It was a strange mixture of a house. Part of it was said to date from Jacobean times, but since then successive generations had added, knocked down, and rebuilt, leaving barely a trace of the original dwelling.
Sir George had been a kindly, expansive man, glad to throw his grounds open to the annual village fête and allow the local Scouts and Guides to camp in his woodland, and whose Christmas parties were legendary.
But without him, it became very quickly a vacant and overpriced oddity, as his cousin refused point blank to offer the same hospitality.
At first, there’d been interest in the Manor. Someone was said to want it for a conference centre. A chain of upmarket nursing homes had made an actual offer. A hotel group was mentioned and there were even rumours of a health spa.
But the cousin in Spain obstinately refused to lower his asking price or consider offers, and gradually the viewings petered out and stopped, reducing the Manor from its true place as the hub of the village to the status of white elephant.
Tavy had always loved the house, her childish imagination transforming its eccentricities into a place of magic, like an enchanted castle.
Now, as she squeezed round the gate and began to pick her way through the overgrown jungle that had once been a garden, she thought sadly that it would take not just magic but a miracle to bring the Manor back to life.
Over the tangle of bushes and shrubs, she could see the pale shimmering green of the willows that bordered the lake. At the beginning, volunteers from the village had come and cleared the weeds from the water, as well as mowing the grass and cutting back the vegetation in front of the house, but an apologetic letter from Abbot and Co explaining that there was no insurance cover for accidents had put a stop to that.
But the possibility of weeds was no deterrent for Tavy. She’d encountered them before in previous summers when the temperature soared, and all that mattered was the prospect of cool water against her heated skin. And because she always had the lake to herself, she never had to bother with a swimsuit.
It had become a secret pleasure, not to be indulged too often, of course, but doing no harm to anyone. In a way, she felt as if her occasional presence was a reassurance to the house that it had not been entirely forgotten.
And nor was the Lady, who’d been there for nearly three hundred years, and therefore must find all these recent months very dull without company, standing naked on her plinth looking down at the water, one white marble arm concealing her breasts, her other hand chastely covering the junction of her thighs.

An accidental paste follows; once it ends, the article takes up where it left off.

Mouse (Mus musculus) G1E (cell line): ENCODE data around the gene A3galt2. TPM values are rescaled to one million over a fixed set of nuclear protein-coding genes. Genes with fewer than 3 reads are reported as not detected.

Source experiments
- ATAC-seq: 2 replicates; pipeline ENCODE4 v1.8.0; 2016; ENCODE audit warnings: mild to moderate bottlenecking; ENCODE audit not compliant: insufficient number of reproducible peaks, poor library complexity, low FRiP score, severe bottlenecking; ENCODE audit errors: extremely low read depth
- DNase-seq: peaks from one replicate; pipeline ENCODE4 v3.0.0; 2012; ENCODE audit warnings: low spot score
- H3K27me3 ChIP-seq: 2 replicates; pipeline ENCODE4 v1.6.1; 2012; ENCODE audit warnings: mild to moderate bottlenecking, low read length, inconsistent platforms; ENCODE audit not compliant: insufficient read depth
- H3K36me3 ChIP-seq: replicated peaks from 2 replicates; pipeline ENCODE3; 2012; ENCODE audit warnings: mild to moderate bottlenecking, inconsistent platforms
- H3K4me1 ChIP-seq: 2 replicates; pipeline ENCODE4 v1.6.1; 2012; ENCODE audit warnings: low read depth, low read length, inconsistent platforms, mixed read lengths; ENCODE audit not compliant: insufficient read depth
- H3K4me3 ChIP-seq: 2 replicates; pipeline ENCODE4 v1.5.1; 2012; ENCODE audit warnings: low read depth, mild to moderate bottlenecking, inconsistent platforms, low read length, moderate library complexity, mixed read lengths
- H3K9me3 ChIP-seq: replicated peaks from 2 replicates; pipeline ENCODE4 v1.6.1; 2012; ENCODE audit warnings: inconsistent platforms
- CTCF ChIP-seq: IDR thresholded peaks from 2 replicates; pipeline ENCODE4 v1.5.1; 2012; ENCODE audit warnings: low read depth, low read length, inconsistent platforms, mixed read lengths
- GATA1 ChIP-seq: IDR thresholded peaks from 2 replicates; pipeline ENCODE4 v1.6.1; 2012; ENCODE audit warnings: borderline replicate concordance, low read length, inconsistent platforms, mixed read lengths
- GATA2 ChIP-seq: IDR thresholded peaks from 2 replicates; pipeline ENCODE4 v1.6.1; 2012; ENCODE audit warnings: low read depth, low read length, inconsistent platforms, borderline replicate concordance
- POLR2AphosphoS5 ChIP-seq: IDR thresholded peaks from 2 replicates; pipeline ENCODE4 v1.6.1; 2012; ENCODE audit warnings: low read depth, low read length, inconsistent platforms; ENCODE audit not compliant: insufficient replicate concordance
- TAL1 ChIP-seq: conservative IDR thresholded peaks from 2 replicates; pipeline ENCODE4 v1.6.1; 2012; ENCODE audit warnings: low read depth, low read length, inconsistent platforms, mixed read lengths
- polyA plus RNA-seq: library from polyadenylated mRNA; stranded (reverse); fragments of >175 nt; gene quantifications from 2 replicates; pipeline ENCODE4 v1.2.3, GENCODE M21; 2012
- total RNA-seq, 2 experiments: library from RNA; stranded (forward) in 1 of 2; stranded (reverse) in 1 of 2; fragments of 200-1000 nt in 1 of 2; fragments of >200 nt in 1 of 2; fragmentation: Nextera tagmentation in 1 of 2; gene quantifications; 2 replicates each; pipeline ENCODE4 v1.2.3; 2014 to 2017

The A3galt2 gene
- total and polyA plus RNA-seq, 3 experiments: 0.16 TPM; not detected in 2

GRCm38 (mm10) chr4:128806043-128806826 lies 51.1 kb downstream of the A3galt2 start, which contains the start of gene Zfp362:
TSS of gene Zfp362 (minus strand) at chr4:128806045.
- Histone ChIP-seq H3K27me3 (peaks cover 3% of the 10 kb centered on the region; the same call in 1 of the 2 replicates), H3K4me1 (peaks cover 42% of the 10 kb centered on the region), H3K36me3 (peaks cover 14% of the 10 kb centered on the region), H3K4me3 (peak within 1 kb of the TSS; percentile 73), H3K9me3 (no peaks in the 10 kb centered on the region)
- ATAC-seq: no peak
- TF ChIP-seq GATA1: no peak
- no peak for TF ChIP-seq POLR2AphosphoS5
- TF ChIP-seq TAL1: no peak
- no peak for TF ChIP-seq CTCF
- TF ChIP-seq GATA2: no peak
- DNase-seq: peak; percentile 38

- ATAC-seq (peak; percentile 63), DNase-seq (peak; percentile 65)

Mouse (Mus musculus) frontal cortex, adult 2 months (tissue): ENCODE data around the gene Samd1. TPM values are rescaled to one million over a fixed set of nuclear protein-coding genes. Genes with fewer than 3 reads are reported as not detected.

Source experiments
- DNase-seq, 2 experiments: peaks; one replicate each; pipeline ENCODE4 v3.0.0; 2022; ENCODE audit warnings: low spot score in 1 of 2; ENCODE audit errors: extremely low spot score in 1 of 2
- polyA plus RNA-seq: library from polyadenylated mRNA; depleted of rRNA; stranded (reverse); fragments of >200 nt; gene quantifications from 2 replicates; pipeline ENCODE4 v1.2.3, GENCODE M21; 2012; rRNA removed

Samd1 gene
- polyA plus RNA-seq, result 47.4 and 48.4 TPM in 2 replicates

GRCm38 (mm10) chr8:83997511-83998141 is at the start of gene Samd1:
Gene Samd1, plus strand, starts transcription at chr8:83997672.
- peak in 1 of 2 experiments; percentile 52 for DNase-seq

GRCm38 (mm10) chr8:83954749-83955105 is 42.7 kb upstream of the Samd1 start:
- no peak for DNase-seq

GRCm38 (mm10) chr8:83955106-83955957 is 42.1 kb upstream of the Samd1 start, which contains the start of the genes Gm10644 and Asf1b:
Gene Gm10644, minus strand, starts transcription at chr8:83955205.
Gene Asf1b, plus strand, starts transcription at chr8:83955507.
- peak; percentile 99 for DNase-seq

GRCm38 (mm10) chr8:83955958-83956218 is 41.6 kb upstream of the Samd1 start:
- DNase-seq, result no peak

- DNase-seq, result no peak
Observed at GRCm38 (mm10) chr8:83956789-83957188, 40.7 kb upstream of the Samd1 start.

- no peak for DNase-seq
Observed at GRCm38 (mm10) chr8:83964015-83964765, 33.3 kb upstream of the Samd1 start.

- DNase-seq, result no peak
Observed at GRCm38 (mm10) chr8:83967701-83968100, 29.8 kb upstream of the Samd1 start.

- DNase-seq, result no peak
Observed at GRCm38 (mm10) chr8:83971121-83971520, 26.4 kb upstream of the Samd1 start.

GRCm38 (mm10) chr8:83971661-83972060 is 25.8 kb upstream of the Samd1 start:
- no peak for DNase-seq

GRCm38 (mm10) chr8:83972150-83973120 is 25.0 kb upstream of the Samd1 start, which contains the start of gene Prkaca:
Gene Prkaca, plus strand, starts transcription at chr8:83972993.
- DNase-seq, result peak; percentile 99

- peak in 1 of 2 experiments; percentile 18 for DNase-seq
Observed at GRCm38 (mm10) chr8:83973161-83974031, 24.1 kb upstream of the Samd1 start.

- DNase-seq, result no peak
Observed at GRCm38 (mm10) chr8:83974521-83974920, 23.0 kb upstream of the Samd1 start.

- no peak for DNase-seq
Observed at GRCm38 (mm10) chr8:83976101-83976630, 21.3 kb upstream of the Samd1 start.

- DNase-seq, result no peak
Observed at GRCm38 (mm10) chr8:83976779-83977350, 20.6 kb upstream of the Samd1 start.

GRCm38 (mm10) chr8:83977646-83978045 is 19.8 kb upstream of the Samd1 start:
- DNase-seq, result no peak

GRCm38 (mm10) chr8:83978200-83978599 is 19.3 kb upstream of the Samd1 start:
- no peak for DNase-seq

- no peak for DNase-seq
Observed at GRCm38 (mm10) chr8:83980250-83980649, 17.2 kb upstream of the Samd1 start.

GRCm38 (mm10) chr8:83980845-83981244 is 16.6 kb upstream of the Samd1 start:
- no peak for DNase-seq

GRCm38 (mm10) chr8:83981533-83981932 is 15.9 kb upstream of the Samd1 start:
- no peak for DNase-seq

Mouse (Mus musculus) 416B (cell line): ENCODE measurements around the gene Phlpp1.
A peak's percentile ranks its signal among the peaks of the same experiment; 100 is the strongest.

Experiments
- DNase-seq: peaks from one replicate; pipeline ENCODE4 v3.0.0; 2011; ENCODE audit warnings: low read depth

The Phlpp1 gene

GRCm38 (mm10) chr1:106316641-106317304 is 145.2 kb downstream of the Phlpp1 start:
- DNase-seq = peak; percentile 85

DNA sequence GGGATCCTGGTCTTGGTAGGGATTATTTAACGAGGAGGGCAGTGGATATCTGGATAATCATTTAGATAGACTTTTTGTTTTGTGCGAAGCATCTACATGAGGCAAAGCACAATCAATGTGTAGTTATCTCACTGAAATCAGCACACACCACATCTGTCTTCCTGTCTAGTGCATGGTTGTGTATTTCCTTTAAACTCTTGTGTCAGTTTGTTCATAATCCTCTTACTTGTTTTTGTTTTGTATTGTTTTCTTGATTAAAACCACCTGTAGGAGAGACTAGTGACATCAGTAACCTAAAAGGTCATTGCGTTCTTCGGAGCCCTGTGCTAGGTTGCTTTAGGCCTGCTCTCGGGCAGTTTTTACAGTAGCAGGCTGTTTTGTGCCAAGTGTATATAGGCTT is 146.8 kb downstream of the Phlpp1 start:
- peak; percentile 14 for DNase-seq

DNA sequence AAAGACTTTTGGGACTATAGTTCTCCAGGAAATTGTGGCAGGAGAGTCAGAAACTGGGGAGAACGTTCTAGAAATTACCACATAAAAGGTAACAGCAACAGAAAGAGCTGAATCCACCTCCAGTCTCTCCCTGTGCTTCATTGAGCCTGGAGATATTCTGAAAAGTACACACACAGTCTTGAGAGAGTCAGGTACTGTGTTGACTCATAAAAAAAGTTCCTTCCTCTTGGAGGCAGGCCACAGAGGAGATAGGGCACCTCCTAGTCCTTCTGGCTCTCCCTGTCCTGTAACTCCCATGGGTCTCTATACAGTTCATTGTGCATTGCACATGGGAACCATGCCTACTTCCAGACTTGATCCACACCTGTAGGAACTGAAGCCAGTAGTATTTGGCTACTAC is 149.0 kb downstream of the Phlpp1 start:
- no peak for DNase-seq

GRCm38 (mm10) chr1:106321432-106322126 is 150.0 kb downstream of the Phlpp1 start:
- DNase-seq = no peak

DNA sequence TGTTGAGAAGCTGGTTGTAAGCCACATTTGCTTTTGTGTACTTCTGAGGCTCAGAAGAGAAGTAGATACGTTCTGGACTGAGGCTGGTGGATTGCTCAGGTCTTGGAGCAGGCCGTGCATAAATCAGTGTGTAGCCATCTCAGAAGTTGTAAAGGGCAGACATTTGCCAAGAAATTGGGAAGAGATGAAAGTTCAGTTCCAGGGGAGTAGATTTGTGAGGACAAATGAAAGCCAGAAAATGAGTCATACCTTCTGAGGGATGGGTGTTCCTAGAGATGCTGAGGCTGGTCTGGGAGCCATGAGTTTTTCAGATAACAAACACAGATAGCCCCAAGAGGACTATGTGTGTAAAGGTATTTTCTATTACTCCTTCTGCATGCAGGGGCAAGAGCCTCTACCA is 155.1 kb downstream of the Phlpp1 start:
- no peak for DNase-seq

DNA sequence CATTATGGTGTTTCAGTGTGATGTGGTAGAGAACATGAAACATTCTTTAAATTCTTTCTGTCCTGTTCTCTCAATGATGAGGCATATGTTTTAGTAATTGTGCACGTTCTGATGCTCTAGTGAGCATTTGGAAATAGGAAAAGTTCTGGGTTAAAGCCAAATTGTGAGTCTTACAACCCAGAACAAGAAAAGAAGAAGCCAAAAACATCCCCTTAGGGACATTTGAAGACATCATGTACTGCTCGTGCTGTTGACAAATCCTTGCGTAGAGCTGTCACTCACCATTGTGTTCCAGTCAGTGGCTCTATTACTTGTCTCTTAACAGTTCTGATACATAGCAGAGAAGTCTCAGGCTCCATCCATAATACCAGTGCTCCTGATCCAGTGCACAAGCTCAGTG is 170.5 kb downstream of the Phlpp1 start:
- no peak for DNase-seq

Tavy had always been thankful that the statue hadn’t been sent to the saleroom, along with Sir George’s wonderful collection of antique musical boxes, and his late wife’s beautifully furnished Victorian doll’s house.
You had a lucky escape there, Aphrodite or Helen of Troy, or whoever you’re supposed to be, she said under her breath as she took off her clothes, putting them neatly on the plinth before unclipping her hair. Because the lake wouldn’t be the same without you.
The water wasn’t just cool, it was very cold, and Tavy gasped as she took her first cautious steps from the sloping bank. As she waded in more deeply, the first shock wore off, the chill becoming welcome, until with a small sigh of pleasure, she submerged completely.
Above her, she could see the sun on the water in a dazzle of green and gold and she pushed up towards it, throwing her head back as she lifted herself above the surface in one graceful joyous burst.
And found herself looking at darkness. A black pillar against the sun where there should only have been blanched marble.
She lifted her hands, almost frantically dragging her hair back from her face, and rubbing water from the eyes that had to be playing tricks with her.
But she wasn’t hallucinating. Because the darkness was real. Flesh and blood. A man, his tall, broad-shouldered, lean-hipped body emphasised by the close-fitting black T-shirt and pants he was wearing, who’d appeared out of nowhere like some mythical Dark Lord, and who was now standing in front of the statue watching her.
‘Who the hell are you?’ Shock cracked her voice. ‘And what are you doing here?’
‘How odd. I was about to ask you the same.’ A low-pitched voice, faintly husky, its drawl tinged with amusement.
‘I don’t have to answer to you.’ Realising with horror that her breasts were visible, she sank down hastily, letting the water cover everything but her head and shoulders. ‘This is private property and you’re trespassing.’
‘Then that makes two of us.’ He was smiling openly now, white teeth against the tanned skin of a thin tough face. Dark curling hair that needed cutting. A wristwatch probably made from some cheap metal and a silver belt buckle providing the only relief from all that black. ‘And I wonder which of us is the most surprised.’